Department of Children and Families Makes Policy Changes After Trial of Bella Bond

The murder of two-year-old Bella Bond is bringing changes to Massachusetts' Department of Children and Families.

Maria Mossaides, the Executive Director of the Office of the Child Advocate, who led the investigation into Bond's death, said her case and two other high profile cases, have forced the Massachusetts agency to rethink and redesign everything.

"What Bella's case did was point out the deficiencies of case practice at the Department of Children and Families," Mossaides said. "DCF is a better functioning agency today than it was in the period of Bella. They have new policies, they have new staff. There is a renewed emphasis on child safety."

Before Bond was found murdered, DCF had not updated its policy since 2009. NBC Boston obtained the new DCF guidelines that includes one that mandates caseworkers visit the home of a child if the family is being investigated.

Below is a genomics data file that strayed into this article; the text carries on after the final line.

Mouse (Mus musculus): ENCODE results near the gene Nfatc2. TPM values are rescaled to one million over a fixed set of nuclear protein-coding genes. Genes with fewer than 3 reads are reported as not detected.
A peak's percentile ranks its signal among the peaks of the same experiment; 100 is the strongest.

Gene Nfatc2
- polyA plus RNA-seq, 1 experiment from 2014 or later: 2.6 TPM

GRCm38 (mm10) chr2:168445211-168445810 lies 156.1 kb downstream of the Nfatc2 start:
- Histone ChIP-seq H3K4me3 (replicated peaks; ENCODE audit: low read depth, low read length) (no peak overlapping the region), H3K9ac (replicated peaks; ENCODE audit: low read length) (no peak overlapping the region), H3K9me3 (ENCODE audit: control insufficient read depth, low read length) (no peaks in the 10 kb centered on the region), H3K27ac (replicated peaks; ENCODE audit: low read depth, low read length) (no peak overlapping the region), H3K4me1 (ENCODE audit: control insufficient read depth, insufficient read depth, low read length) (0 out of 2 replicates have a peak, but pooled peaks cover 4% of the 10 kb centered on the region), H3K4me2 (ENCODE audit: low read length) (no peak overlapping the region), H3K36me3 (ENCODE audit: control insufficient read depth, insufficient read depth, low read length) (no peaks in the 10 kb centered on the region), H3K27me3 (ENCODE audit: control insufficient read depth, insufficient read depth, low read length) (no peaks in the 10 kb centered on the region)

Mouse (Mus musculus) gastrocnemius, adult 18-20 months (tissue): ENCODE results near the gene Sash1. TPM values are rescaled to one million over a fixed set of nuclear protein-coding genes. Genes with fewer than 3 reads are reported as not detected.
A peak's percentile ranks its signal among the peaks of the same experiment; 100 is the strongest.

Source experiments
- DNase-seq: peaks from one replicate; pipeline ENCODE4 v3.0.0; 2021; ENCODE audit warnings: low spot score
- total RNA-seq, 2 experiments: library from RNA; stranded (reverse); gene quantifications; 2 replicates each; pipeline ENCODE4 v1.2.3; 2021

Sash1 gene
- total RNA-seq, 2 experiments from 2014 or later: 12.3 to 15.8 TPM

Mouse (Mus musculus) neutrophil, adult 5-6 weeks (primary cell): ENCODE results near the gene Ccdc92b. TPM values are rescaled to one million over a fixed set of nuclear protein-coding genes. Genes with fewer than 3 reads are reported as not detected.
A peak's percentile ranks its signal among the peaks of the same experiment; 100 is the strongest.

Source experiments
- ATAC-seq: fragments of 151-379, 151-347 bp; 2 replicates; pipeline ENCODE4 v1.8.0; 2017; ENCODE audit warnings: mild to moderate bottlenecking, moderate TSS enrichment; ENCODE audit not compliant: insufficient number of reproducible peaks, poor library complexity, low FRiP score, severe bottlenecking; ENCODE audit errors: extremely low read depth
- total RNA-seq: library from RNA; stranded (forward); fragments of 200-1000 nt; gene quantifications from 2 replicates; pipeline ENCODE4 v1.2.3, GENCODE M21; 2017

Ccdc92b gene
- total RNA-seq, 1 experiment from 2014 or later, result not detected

Mossaides said before Bond, caseworkers were so overwhelmed they often prioritized visits or weren't thorough enough.

"There is a new focus on ensuring that all of the visits are made and there are additional instructions around what they expectations around what’s going to take place during those family visits," Mossaides said.

NBC Boston also asked Tiziana Dearing, a professor of social work at Boston college, about the new guidelines.

Dearing led Catholic Charities of Boston through a reorganization after the priest sex abuse scandal.

"I see an agency that is definitely trying to close loopholes," Dearing said. "I think these processes do a better job at tight response, flexibility where a social worker needs it, but consultation with other people who have a bird’s eye view."

Since Bond's case, 282 social workers and 96 managers have been hired. Caseloads have also been reduced.

"DCF is in the process of rebuilding itself, is it in a better situation today than it was than it was at the time we discovered Bella’s body," said Mossaides.

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